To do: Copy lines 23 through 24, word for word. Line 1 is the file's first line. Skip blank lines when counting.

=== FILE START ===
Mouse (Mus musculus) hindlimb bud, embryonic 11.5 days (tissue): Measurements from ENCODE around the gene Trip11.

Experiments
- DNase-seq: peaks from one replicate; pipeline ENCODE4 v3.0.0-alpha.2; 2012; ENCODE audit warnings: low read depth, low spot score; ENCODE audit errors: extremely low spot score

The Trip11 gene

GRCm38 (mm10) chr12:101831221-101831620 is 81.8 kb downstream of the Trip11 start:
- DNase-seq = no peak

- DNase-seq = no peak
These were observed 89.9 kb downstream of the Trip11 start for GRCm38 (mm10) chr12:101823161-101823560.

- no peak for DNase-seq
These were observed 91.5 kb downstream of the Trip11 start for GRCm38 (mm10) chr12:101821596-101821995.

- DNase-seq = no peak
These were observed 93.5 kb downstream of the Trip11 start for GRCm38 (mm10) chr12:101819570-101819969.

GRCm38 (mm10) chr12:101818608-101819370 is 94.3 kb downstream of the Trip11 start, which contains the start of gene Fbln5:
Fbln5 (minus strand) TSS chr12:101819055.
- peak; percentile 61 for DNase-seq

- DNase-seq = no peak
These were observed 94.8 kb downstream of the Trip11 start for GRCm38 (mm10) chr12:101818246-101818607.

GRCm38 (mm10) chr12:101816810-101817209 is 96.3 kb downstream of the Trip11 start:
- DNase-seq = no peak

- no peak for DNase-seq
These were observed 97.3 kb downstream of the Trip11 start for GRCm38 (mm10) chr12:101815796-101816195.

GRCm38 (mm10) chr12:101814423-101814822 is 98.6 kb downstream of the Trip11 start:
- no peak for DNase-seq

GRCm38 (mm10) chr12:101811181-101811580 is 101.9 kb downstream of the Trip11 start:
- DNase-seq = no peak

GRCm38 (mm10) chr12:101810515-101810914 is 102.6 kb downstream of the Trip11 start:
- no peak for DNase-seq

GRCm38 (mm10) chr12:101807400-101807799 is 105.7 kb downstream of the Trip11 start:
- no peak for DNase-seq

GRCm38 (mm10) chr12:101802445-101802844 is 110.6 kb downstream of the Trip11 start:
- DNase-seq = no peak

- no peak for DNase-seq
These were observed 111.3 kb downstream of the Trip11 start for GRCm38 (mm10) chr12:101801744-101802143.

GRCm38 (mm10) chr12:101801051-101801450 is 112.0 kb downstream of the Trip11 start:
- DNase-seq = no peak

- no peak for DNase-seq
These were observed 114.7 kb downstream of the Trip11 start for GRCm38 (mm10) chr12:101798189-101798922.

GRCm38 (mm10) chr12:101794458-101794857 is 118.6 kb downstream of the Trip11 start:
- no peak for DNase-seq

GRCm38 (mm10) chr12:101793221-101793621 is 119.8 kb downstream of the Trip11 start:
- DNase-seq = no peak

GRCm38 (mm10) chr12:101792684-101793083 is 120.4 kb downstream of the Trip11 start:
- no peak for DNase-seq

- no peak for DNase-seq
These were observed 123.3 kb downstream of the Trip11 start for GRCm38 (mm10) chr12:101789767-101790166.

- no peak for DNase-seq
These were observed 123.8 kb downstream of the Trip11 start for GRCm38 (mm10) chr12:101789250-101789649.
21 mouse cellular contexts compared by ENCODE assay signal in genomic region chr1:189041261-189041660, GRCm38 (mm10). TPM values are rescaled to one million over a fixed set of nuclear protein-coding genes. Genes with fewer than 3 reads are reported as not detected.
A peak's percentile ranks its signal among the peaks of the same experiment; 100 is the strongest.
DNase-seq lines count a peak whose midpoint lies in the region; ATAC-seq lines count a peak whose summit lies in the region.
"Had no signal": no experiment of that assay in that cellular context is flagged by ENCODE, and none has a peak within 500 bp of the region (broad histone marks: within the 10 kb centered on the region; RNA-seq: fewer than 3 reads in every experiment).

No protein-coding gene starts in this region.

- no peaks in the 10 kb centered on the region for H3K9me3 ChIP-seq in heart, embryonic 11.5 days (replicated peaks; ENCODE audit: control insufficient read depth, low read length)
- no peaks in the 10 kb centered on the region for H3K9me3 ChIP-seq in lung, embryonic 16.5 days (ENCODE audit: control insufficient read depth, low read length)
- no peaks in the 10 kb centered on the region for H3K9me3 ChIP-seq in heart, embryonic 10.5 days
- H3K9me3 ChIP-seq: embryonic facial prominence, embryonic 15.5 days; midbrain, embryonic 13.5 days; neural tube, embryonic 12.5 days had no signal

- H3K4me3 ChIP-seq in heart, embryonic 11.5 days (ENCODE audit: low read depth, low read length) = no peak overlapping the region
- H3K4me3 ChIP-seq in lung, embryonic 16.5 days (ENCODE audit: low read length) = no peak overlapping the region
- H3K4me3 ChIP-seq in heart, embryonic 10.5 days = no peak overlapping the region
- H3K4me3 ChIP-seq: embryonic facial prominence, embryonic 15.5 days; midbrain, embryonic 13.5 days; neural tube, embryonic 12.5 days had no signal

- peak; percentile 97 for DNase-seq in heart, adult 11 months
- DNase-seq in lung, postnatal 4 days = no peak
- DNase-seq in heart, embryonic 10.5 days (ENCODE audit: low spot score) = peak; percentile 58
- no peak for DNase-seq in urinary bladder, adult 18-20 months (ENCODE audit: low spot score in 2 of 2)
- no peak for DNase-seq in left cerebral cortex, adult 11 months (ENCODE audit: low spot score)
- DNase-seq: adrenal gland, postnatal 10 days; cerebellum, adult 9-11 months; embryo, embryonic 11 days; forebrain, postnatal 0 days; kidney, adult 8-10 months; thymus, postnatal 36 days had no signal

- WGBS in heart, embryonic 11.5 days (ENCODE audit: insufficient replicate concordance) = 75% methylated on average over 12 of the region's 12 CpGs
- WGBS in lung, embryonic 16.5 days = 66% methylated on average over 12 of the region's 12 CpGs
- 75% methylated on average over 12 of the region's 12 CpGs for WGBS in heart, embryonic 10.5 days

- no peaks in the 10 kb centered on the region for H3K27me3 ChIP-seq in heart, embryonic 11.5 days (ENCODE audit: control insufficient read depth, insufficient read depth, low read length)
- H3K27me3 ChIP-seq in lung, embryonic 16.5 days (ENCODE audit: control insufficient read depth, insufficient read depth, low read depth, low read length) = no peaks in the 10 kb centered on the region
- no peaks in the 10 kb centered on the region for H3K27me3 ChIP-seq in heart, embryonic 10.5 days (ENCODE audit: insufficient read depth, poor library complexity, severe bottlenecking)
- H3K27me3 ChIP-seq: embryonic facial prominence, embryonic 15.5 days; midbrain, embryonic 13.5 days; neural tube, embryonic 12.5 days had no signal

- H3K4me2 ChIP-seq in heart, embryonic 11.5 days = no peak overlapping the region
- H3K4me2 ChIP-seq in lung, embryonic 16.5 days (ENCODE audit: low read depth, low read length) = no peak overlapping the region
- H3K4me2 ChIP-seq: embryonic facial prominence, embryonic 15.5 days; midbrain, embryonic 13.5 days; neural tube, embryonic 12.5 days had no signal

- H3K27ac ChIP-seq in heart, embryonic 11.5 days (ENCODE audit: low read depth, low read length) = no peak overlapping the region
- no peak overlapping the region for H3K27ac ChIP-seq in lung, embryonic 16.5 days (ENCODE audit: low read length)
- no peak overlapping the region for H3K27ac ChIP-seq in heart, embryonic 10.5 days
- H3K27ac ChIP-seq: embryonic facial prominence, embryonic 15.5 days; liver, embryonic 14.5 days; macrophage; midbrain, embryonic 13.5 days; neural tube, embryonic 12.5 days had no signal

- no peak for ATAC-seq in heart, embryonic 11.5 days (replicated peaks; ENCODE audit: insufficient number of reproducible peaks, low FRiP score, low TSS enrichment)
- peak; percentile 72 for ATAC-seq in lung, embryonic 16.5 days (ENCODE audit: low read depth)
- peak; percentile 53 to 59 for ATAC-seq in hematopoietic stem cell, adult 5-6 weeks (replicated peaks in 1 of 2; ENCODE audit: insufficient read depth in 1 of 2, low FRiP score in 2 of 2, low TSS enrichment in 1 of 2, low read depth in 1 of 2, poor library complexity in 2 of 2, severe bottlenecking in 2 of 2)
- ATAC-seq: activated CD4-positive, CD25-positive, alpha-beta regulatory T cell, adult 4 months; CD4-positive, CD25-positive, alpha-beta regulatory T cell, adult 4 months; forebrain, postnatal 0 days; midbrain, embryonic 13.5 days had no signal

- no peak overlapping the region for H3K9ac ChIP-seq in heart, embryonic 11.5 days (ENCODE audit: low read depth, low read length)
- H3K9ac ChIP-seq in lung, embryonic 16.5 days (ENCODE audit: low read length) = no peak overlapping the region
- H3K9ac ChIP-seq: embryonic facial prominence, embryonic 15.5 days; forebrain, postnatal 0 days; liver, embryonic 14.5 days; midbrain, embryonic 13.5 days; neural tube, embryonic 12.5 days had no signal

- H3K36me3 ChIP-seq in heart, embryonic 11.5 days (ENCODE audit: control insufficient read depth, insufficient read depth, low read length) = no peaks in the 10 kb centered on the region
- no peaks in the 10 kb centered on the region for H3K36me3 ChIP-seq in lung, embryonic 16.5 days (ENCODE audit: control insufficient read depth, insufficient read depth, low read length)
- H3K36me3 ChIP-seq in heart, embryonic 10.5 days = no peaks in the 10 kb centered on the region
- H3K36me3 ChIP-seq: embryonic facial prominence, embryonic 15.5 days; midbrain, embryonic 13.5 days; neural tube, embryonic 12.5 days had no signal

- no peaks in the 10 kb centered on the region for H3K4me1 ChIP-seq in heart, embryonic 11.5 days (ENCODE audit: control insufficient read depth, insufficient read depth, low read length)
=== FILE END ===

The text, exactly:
- no peak for DNase-seq

GRCm38 (mm10) chr12:101811181-101811580 is 101.9 kb downstream of the Trip11 start: